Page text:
Monroe shares a tasty treat

Reporter in Residence
Monroe Mouse
2015_Winter_Monroe-Mouse
I was so taken by all the agricultural related activities at “Olde Time Fun” in August at the Stroud Mansion that I decided that I wanted to know more about farming here in Monroe County in the 19th century.

I didn’t have to leave the Mansion to do my research —the vertical files in the Mansion archives were a rich source of information on local agriculture.
Many of our townships including Hamilton, Polk, Jackson, Chestnuthill, and the area along the Delaware River were ideal for farming.

Farming dramatically changed in the late 1800s with improvements in farm tools. Hand-held tools, used for centuries, were replaced by machines such as power corn shellers, threshing machines, and other mechanized machinery that made it possible for the small farmer to cultivate more land and increase production.

In Monroe County oats, corn, rye, and buckwheat outstripped the production of wheat that by then was being grown extensively in the Midwest.
Monroe County’s proximity to metropolitan areas made it possible to ship fresh milk and butter to cities by rail. Ice harvested from the county’s man-made lakes guaranteed fresh products on arrival in metropolitan areas. Local farmers focused more and more on supplying city dwellers, mining and lumbering communities and villages with milk, maple sugar, hay, potatoes, truck crops, poultry, eggs, and fresh meat.

At “Olde Time Fun,” children and adults alike were enthralled by the bee hive demonstration. Most people did not realize how important bees were to farm and orchard production. Bees were essential to the pollination of fruit and vegetables.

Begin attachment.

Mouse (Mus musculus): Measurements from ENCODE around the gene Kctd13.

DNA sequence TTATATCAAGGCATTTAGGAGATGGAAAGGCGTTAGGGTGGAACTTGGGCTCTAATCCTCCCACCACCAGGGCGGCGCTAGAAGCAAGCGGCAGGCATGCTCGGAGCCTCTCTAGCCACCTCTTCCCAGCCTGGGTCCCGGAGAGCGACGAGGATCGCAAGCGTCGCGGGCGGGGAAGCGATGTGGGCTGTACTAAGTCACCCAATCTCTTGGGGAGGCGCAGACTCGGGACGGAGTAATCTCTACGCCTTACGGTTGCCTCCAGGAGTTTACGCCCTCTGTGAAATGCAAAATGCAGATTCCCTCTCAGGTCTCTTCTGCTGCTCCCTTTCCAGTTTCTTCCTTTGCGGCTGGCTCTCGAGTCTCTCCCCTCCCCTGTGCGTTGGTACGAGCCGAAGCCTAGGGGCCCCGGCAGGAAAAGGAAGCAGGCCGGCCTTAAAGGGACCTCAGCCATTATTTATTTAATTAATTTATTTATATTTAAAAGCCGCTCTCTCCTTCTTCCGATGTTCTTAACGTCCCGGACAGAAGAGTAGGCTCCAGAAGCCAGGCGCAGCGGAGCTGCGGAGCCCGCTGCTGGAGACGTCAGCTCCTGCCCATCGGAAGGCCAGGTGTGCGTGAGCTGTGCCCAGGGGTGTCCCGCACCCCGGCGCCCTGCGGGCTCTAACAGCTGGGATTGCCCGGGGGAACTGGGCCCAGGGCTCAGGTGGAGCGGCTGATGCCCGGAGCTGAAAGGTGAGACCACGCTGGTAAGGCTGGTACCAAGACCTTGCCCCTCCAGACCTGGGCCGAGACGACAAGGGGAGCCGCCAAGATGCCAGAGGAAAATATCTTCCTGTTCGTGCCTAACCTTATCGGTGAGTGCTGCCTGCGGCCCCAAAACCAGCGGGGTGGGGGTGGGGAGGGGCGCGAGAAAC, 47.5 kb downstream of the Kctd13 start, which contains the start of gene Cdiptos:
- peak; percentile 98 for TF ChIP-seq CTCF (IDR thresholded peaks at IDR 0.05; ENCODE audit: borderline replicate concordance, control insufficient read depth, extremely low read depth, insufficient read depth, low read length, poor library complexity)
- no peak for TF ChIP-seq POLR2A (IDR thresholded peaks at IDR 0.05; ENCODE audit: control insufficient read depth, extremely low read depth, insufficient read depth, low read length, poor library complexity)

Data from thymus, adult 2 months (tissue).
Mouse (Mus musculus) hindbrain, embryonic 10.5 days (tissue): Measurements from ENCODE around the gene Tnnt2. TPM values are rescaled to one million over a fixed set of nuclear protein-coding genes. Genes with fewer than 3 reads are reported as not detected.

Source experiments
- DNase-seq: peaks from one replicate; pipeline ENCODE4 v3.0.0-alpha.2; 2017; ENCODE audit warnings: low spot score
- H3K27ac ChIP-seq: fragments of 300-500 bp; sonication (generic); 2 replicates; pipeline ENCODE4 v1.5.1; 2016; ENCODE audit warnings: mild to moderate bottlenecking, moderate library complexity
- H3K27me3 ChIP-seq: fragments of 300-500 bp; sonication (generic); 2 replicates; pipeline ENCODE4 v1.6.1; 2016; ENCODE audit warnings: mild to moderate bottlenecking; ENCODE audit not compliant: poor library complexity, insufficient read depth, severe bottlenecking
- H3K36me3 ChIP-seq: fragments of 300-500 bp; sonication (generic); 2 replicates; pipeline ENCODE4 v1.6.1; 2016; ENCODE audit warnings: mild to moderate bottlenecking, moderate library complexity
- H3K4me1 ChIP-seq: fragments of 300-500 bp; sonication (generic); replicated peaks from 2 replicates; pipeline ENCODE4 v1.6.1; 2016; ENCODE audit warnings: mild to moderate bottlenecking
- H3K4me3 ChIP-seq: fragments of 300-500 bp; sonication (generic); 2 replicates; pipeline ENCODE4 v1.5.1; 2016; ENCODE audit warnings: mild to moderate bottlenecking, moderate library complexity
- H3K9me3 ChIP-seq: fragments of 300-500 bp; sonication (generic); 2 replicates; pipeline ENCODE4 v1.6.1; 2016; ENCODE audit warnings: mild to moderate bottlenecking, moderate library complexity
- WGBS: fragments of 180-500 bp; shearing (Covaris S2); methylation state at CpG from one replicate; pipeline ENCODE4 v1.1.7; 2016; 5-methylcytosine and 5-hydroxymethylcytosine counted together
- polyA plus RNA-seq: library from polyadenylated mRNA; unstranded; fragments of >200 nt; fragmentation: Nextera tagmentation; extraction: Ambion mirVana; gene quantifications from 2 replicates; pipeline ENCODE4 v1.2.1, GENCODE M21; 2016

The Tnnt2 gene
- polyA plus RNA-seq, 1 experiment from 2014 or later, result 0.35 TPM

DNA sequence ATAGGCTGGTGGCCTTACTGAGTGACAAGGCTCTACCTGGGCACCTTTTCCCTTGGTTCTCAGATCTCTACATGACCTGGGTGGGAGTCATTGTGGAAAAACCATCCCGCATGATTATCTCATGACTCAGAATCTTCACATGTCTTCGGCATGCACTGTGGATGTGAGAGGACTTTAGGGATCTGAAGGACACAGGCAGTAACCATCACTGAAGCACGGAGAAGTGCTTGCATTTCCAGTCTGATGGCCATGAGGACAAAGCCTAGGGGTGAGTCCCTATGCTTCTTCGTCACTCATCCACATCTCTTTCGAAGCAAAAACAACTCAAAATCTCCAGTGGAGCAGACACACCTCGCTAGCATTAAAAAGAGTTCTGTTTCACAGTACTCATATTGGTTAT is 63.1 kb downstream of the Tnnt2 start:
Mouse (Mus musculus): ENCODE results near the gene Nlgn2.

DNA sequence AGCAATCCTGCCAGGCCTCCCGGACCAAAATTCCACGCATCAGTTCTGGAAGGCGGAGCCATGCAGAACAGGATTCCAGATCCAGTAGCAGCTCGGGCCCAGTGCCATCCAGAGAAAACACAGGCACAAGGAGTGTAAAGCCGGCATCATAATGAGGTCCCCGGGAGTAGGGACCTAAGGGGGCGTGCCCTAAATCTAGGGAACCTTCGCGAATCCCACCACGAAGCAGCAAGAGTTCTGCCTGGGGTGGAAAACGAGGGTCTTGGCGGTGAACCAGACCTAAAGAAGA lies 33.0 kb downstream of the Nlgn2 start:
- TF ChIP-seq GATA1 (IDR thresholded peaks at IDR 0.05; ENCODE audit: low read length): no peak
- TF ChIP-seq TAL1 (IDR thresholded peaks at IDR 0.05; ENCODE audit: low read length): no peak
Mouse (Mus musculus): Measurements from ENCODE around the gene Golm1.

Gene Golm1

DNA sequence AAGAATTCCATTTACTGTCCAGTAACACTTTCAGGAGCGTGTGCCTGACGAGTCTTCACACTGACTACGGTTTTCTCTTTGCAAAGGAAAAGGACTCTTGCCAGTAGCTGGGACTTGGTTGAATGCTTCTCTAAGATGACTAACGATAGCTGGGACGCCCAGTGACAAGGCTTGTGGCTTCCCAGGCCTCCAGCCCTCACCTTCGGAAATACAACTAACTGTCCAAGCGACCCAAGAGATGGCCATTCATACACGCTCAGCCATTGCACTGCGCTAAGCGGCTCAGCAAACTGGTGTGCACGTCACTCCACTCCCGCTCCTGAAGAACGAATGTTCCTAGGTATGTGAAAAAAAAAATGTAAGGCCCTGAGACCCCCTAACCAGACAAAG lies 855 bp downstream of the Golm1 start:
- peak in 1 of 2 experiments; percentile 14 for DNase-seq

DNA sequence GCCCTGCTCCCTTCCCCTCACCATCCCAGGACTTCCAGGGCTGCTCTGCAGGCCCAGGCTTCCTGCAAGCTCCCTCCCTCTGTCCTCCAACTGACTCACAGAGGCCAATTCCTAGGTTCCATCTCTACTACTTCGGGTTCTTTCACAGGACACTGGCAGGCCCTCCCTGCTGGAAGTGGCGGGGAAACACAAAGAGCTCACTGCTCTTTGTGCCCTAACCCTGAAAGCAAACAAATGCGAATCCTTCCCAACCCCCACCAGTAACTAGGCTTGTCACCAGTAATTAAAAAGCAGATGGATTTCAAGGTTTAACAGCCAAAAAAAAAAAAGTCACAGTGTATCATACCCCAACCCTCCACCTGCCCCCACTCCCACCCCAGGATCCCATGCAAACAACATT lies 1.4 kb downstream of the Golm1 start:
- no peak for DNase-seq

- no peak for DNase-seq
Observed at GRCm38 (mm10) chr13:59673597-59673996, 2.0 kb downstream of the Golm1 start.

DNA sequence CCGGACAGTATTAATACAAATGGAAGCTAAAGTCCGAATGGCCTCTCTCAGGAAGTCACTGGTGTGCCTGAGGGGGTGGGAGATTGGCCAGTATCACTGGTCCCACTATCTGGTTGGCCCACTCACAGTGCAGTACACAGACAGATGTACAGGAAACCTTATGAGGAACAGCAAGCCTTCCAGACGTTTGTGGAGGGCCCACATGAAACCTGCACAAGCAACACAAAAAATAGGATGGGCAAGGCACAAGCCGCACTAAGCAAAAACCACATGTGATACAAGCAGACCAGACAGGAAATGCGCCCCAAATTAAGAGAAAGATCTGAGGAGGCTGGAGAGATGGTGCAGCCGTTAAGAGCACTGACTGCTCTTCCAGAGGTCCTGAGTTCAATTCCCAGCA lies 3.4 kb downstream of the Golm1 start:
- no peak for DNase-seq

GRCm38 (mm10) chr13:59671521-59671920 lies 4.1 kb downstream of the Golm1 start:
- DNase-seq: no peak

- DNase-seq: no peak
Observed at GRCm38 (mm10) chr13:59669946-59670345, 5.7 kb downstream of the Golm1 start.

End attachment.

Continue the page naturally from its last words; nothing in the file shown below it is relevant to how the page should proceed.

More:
Small apple orchards were found on most farms. In the fall, neighbors often gathered at neighboring farms to make apple butter and apple cider. Children had the chore of peeling the apples. They were enticed by the anticipation of enjoying the treat of sweet dried apple peels in the winter.

Peeling apples became much easier with the invention of the hand-cranked apple peeler. Hundreds of years later the contemporary apple peeler does not look that different than the one found in the Stroud Mansion kitchen.

For those who would like to taste this special treat, I did some research and found a contemporary recipe for dried apple peels. (Below) Enjoy!

DRIED APPLE PEELS
  • Heat oven to 225 degrees.
    Line two large baking sheets with parchment paper.
    In a small bowl, combine cinnamon and sugar.
    Sprinkle apple peels with cinnamon-sugar mixture. Toss to coat evenly.
    Bake for 2 to 2 ½ hours or until peels are thoroughly dried and snap-crisp when bent.
    Allow to cool for 10-15 minutes or until cool enough to touch.
    Gently break dried peel into 1-2 inch pieces.